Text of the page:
Deborah: The collection has more than 400 samples which have come from many different parts of the globe. The majority have come through the Bioversity International Musa Transit Centre in Belgium - the world’s largest collection of banana germplasm. We also have varieties that have been donated to us, or have come from collecting missions, where we go and pick different kinds of bananas, especially from the East and Central Africa region, from countries like Tanzania, Kenya, Congo, Burundi and Rwanda.
William: What is really interesting is that with the new challenges farmers are facing in growing bananas, they are looking again at diversifying the kind of bananas that they grow, looking for those that can tolerate the new growing conditions. In the past, you would visit the farms around the area, and you would see between 30-50 varieties of bananas growing on a smallholding. They would grow some to sell and some to use, such as in traditional recipes. But this number has really declined. We have carried out surveys that show that the number of varieties has dropped down from an average of 40 varieties on a single farm to an average of 7 in a period of 20 years.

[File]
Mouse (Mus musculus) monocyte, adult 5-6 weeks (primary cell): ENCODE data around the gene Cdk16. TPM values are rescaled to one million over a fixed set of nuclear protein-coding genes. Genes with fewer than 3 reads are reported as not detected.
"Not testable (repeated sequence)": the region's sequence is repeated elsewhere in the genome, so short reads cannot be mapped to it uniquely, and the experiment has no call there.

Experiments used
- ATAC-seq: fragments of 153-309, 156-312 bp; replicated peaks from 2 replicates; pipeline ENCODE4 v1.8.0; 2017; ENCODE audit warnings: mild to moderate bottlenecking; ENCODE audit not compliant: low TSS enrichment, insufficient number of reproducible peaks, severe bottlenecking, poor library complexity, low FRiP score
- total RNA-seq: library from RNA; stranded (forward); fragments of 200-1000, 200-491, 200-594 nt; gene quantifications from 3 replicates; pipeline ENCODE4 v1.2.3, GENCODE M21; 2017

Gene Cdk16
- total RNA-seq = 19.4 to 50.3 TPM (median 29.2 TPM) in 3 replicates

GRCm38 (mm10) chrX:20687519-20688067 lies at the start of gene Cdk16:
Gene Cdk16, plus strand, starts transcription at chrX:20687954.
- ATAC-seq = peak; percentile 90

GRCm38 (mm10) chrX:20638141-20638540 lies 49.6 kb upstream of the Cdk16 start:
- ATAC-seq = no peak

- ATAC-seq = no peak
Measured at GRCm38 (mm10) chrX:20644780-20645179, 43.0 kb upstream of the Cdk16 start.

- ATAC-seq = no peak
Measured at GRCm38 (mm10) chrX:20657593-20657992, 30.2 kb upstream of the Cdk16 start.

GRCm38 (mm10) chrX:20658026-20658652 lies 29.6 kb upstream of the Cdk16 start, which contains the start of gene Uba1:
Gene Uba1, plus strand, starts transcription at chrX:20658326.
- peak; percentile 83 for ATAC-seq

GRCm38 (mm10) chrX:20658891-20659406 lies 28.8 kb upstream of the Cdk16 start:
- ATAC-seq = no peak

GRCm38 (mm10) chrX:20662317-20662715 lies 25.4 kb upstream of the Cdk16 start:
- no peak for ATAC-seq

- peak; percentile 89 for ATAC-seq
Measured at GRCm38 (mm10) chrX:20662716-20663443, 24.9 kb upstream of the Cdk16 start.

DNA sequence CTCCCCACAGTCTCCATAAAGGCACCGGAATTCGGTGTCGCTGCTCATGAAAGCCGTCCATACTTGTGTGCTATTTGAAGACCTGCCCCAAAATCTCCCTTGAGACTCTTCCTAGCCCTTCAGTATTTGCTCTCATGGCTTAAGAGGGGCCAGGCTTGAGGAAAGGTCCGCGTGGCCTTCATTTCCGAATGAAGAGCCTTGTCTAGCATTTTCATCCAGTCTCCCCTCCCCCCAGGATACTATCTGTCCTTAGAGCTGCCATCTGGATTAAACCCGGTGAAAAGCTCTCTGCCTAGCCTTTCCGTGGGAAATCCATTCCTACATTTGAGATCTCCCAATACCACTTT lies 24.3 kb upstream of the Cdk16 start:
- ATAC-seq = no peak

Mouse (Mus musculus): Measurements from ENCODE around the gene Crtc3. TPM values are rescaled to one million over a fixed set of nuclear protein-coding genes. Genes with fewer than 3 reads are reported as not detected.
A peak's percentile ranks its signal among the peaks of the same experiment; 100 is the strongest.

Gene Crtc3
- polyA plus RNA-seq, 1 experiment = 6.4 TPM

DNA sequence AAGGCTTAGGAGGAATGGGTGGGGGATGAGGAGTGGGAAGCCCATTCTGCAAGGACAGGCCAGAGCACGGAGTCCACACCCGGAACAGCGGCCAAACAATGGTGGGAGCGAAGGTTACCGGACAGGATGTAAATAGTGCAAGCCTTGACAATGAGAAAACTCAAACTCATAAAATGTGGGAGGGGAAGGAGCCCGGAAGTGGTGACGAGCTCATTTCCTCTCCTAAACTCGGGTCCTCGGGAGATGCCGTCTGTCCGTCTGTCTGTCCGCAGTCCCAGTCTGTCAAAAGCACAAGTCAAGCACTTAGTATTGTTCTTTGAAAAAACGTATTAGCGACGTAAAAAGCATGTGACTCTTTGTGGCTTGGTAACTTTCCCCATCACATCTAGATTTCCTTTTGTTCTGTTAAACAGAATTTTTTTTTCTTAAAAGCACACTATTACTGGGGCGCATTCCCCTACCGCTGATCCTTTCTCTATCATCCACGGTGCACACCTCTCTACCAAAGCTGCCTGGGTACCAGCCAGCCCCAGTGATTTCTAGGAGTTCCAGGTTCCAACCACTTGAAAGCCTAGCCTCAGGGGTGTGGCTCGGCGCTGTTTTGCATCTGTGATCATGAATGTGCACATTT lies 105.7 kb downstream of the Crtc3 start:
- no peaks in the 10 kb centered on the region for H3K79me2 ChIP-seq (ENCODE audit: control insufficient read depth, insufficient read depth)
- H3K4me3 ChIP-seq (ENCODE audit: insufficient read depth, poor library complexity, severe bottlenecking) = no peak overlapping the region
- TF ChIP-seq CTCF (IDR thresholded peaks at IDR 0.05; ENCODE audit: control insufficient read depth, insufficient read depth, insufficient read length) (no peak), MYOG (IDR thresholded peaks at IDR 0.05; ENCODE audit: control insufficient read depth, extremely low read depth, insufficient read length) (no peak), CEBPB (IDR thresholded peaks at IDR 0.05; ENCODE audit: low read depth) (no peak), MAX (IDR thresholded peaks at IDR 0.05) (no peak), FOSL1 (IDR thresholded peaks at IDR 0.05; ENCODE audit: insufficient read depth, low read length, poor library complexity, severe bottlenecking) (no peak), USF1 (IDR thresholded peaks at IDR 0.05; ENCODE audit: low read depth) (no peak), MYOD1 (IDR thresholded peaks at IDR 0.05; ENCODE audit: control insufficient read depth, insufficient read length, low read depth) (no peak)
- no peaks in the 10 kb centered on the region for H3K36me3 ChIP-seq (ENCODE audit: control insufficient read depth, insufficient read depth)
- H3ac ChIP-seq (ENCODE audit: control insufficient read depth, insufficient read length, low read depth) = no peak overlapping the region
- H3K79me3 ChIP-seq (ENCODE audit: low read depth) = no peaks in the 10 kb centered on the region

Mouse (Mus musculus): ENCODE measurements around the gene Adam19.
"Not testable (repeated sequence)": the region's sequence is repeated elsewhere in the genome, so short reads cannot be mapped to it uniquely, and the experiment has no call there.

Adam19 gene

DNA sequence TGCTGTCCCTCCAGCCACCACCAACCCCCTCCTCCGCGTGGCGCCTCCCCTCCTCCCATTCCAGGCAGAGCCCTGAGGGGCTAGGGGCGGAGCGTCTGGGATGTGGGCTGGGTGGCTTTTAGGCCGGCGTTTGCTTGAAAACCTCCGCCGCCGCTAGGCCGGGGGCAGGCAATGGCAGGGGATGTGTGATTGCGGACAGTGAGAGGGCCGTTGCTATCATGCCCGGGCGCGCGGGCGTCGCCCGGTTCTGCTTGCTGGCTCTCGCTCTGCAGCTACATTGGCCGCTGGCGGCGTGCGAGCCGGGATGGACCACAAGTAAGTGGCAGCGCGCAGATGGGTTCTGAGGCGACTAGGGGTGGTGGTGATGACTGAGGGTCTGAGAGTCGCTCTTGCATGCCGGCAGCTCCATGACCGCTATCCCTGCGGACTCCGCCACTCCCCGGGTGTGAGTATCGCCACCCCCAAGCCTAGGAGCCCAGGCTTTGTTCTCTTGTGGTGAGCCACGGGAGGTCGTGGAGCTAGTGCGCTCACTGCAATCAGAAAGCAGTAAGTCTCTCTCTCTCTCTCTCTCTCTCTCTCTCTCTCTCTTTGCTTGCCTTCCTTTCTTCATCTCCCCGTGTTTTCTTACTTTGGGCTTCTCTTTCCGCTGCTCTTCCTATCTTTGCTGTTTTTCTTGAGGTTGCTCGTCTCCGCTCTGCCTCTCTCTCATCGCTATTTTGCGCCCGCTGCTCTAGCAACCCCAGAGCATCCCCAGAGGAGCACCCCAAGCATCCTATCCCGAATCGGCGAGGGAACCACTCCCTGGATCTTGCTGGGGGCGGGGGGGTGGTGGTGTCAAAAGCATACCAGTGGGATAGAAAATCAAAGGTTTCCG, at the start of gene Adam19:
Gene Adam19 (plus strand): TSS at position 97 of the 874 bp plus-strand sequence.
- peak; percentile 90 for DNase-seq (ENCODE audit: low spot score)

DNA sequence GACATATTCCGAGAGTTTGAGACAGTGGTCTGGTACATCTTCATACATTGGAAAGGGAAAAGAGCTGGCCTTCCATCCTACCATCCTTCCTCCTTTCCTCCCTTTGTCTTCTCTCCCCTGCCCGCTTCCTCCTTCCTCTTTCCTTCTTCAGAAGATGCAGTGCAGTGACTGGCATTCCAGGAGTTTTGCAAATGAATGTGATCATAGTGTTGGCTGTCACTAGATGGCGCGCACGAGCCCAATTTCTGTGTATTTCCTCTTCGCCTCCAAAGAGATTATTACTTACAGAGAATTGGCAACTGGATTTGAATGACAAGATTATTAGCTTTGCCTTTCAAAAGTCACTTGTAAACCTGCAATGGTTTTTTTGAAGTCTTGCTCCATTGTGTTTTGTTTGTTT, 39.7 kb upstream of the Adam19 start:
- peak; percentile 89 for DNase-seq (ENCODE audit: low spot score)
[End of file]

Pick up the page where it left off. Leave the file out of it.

Deborah: On a recent visit with William to Bushenyi, which is a district in Western Uganda, to study which banana varieties farmers were growing, I was really surprised to find that across the area, only four to six varieties are being grown. This means that the farmers are exposing themselves to a high risk of losing an entire crop through extreme weather conditions or a disease outbreak, and that this will bring genetic erosion – if we do not use crop genetic diversity and the options it brings, we lose it.